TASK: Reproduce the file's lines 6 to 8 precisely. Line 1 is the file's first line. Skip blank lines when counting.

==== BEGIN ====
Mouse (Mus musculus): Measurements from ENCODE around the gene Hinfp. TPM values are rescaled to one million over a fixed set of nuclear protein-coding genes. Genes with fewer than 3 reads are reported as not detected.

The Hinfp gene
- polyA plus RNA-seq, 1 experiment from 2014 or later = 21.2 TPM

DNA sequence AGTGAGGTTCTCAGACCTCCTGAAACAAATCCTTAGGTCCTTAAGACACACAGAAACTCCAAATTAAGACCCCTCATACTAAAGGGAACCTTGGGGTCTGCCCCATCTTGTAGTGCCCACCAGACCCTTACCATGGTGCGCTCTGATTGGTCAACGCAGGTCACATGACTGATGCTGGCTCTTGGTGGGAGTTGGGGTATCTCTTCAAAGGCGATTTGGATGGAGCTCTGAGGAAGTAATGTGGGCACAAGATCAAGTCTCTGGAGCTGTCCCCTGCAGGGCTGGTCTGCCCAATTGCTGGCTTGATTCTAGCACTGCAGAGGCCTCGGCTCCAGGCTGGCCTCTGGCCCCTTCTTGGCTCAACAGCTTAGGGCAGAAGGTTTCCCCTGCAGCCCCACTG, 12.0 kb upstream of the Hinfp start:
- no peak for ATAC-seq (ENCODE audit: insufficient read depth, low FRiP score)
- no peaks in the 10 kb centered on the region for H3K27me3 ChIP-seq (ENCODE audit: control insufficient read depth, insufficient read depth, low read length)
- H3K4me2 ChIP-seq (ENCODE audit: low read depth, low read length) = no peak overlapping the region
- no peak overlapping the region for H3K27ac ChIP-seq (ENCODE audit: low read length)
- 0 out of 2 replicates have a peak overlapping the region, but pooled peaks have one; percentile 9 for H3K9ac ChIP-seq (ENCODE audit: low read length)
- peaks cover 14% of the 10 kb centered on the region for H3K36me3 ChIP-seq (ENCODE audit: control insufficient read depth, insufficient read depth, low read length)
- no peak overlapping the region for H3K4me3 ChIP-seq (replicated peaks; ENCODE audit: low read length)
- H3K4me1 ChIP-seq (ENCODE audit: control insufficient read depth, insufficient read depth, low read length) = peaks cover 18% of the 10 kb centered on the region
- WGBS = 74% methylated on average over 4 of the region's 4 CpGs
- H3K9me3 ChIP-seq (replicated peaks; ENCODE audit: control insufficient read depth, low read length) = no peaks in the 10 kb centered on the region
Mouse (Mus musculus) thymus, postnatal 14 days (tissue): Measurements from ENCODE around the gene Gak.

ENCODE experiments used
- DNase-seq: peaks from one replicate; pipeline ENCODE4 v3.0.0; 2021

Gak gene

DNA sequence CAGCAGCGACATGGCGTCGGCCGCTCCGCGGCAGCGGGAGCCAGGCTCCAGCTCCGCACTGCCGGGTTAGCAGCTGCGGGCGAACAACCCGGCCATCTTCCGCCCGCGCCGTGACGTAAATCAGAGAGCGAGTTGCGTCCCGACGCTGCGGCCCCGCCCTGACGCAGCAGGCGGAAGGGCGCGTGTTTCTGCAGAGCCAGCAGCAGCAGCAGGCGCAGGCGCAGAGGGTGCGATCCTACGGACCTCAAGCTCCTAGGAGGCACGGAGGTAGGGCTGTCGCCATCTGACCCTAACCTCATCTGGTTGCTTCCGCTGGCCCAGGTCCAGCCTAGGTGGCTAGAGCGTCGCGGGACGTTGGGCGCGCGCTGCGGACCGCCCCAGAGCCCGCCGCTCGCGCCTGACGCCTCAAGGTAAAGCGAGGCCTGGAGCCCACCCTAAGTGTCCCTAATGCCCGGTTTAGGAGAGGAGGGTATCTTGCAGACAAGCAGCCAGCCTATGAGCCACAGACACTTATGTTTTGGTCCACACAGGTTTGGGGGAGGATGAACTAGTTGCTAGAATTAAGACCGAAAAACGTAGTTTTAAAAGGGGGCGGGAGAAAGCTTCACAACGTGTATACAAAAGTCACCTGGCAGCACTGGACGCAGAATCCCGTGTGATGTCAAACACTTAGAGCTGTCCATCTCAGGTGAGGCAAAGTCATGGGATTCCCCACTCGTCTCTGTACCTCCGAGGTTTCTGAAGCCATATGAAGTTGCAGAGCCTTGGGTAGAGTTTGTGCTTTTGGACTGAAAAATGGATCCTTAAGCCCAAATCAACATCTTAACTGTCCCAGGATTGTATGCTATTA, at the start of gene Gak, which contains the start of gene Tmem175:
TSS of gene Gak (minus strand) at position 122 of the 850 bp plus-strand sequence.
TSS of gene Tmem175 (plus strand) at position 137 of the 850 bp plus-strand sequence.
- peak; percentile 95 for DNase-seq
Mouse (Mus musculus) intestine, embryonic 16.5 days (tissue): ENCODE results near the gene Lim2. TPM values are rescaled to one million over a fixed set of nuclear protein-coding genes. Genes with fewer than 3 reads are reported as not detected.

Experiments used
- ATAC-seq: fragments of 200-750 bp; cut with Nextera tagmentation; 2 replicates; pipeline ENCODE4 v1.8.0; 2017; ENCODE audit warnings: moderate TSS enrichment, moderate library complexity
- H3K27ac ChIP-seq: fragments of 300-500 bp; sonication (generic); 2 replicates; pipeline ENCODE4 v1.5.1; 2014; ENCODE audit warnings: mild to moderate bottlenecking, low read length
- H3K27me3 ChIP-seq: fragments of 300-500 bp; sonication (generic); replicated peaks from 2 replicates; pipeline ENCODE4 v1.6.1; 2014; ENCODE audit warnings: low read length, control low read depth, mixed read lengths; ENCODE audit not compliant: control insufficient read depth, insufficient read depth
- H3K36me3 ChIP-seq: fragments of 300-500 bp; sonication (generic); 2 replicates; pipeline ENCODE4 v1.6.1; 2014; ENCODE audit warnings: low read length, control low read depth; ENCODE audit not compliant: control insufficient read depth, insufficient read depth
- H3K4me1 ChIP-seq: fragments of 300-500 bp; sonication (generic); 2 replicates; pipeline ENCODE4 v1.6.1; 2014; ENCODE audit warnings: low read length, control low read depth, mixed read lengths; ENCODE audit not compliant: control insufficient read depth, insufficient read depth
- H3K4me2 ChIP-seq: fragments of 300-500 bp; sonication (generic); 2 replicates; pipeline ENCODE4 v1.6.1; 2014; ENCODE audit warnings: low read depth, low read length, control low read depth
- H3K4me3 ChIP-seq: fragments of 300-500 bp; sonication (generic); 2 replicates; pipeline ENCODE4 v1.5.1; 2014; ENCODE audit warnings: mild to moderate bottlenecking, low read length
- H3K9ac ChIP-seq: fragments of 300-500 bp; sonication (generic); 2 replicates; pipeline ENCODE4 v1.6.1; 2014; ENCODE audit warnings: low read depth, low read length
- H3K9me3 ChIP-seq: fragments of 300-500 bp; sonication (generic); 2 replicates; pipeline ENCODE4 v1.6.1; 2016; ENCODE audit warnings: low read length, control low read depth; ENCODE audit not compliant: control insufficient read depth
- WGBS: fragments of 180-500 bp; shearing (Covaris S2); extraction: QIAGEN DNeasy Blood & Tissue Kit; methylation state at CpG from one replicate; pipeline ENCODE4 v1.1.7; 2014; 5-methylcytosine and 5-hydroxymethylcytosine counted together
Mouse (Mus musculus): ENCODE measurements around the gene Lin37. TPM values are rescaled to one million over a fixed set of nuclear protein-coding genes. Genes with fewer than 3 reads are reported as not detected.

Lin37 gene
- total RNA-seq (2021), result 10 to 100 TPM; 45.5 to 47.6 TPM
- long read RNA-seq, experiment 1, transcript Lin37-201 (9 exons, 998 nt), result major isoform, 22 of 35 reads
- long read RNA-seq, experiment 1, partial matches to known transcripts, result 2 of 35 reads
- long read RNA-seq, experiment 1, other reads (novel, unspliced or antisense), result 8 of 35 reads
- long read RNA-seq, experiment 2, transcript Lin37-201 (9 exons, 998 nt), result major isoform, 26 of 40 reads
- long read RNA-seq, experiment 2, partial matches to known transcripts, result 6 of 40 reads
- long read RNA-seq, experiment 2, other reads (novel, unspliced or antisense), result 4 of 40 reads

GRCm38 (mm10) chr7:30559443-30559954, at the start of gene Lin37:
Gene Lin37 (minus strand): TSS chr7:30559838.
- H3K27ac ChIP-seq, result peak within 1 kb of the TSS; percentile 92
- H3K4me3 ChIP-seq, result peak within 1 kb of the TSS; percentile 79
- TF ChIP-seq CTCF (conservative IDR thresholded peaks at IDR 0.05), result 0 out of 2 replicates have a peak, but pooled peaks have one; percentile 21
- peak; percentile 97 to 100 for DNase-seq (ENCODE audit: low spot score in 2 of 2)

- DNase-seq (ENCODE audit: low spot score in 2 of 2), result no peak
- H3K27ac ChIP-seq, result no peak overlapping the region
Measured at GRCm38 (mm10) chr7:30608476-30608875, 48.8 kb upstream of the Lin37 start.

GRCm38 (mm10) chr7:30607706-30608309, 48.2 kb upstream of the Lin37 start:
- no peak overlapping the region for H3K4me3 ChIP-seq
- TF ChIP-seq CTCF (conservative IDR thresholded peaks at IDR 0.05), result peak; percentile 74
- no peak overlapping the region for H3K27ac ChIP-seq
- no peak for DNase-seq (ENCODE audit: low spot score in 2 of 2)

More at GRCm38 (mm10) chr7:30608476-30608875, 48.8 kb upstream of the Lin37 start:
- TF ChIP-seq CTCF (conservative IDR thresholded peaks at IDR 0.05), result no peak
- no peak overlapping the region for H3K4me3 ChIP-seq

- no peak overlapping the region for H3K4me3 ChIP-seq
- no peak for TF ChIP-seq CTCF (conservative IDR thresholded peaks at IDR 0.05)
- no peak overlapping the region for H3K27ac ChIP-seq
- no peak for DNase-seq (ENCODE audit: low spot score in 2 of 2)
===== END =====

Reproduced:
- no peaks in the 10 kb centered on the region for H3K27me3 ChIP-seq (ENCODE audit: control insufficient read depth, insufficient read depth, low read length)
- H3K4me2 ChIP-seq (ENCODE audit: low read depth, low read length) = no peak overlapping the region
- no peak overlapping the region for H3K27ac ChIP-seq (ENCODE audit: low read length)